"You, the famous guy": the Guardia Civil to the alderman with the clown nose on October 1Jordi Pesarrodona stated that he was struck in the testicles four times with a baton in the Catalan independence trial
Josep Maria Camps
Jordi Pesarrodona, an alderman in Sant Joan de Vilatorrada who also works as a clown, in the Supreme Court on wednesday
Sant Joan de Vilatorrada alderman Jordi Pesarrodona stated in the Supreme Court that the Guardia Civil officers who intervened in his town on October 1 recognised him and called him "famous guy".
According to his witness statement in the Catalan independence trial on Tuesday, when he saw the images of the police intervention in Sant Julià de Ramis he expected the police to come to his town.
"You, the famous guy"
Pesarrodona rose to fame when, on September 20, pictures of him wearing a clown nose next to the police officers who carried out the search in the Ministry of the Interior were disseminated in the media.
As he explained when questioned by Marina Roig, from the defence counsel of Jordi Cuixart, as soon as the officers reached escola Juncadella in his town on October 1, they recognised him:
"I saw that they had recognised me because the officer in charge of the operation addressed me and said "You, the famous guy, come over here", and he put me in the first row."
According to the explanation of the witness, he had "a very sincere conversation" with the officer through the metal fence of the school and after they opened the door, which was locked.
Struck in the testicles 4 times with a baton
Pesarrodona said he thought the Guardia Civil would leave, but then they started to kick people out, and that he was struck in the groin four times:
"I believe they were coming back to dialogue, like the first time, but I only remember that they pushed me on the - damn, this is difficult for me to say in Spanish - back, on the back, they kicked me out backwards, and I did not have time to react."
"I was dragged on the ground but, I don't know how, I was once again int he first row. And I stayed there and saw how they dragged some other people away. Suddenly they started to hit me in the area of the testicles with a baton, they gave me four big blows with a baton. I did not understand why they were hitting me like this."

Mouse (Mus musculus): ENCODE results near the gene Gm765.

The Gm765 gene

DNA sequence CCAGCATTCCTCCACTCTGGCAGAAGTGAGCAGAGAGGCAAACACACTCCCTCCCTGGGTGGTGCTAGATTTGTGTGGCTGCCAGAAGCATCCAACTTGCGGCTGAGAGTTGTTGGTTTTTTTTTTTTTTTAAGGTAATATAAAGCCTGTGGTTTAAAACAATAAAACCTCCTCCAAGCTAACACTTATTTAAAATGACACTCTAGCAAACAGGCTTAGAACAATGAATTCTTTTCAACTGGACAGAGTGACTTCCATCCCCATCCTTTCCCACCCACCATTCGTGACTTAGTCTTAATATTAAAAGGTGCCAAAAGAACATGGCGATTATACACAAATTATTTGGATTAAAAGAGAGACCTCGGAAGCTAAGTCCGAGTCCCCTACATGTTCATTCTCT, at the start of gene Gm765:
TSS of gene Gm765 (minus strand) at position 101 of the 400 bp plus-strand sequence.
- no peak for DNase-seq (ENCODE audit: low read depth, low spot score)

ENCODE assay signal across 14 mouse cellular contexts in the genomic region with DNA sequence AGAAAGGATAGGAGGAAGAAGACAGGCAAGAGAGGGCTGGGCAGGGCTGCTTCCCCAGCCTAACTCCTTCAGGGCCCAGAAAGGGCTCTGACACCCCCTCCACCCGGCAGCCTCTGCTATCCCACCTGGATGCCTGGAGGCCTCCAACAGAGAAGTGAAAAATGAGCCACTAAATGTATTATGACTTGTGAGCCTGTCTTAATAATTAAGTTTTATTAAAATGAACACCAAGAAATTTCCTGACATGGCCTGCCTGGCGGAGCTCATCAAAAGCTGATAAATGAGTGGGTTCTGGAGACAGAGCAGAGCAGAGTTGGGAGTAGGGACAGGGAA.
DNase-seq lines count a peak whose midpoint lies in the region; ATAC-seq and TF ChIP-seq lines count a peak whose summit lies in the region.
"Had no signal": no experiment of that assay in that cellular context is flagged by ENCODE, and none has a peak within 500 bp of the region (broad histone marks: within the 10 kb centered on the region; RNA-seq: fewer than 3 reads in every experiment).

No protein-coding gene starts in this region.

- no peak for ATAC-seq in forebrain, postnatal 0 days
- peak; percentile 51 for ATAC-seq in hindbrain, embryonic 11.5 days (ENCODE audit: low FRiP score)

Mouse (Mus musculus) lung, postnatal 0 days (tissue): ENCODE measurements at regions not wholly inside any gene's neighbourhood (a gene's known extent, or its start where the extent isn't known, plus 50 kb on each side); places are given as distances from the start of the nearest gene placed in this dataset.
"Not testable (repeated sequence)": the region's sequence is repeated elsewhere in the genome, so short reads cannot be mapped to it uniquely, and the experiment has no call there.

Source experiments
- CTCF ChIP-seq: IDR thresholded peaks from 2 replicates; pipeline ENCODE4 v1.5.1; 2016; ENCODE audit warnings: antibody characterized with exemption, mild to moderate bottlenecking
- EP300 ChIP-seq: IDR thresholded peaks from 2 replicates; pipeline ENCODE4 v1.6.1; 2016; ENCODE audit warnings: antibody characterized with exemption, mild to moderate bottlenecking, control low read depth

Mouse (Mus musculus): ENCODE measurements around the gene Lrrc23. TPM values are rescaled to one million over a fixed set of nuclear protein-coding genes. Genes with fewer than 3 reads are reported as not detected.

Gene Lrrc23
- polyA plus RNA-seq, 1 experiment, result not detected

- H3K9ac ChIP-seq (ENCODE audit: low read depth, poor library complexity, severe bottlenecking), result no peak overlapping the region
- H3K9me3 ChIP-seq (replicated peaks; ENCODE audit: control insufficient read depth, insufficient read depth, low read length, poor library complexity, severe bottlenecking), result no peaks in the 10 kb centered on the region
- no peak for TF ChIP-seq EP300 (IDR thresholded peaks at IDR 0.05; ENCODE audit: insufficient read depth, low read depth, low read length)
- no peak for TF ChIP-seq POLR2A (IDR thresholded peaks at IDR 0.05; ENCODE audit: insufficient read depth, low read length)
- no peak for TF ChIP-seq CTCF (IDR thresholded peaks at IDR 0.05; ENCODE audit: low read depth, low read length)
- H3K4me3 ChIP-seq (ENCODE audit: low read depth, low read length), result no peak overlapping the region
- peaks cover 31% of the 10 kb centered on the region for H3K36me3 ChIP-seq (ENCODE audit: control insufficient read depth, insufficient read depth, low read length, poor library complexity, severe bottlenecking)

"I admit the first blow was extremely painful. The other three were less painful, because I was falling down and, sometimes, being a bit chubby sometimes allows for the batons to bounce off your body fat and I ended up only getting a big bruise, but I went to denounce it because I believed the attack had been unnecessary and incredible."
The witness denied that any of the people gathered in front of the school had attacked the police agents, but rather that they simply attempted to avoid being hit by the batons.
He also said that after having spent some 20 minutes trying to kick the people out, the Guardia Civil dismantled the operation and left. Pesarrodona, who has filed a formal complaint against the Guardia Civil for these events, gave his statement next to a lawyer, but he answered all questions.
3 injured in Sant Joan de Vilatorrada
Another witness on Tuesday, Lluís Matamala, was also in Sant Joan de Vilatorrada on October 1, and he said that the police operation injured a minimum of 3 people, two of which were on sick leave for their injuries.
Lluís Matamala, in the Supreme Court on Tuesday
S'ha enfrontat a Marchena per l'idioma
Matamala initially clashed with the presiding magistrate of the court, Manuel Marchena, because he claimed his right to give testimony in Catalan.
His statement began in a hesitant manner: the witness sat down as soon as he entered, and Marchena asked him to rise to ask him the legally required questions.
The spat began shortly after that:
Matamala: "May I ask a question?"
Marchena: "You may not ask any questions."
Matamala: "I submitted a written request to be able to speak and answer questions in Catalan because..."
Marchena: "You are a lawyer, are you not?"
Matamala: "I am a lawyer."
Marchena: "I assume, then, that you are familiar with article 231 of the Judiciary Act. I refer to your legal knowledge on this article and to all the explanations the Court has given with regard to this article. You may not put forward an alternate interpretation of this article as you have done in your written request for one simple reason: you are a third party, and the only people here who can advocate an alternate interpretation are the parties to the prosecution and the defence. You will therefore answer in Spanish. If you do not wish to answer in Spanish, the answer is quite simple. You get up, you accept the legal consequences of your refusal to answer and we are done here."
"The disciplinary and criminal consequences"
This explanation did not convince Matamala, who continued to insist, despite the fact that Marchena had cut off his microphone.
Finally, the presiding magistrate of the court warned him of the "disciplinary and criminal consequences" he could incur:
"Look, please. If you introduce any element of debate or controversy on the decision of this Court, you will be immediately expelled and you will have to bear the disciplinary and criminal consequences that may arise from it. Please answer the questions of Ms. Roig, who requested you as a witness."
Marchena, who had seen the notes carried by the witness, ordered him to leave them on the table next to him, as he had previously done with Marina Garcés, whose statement was the most tense one in the morning.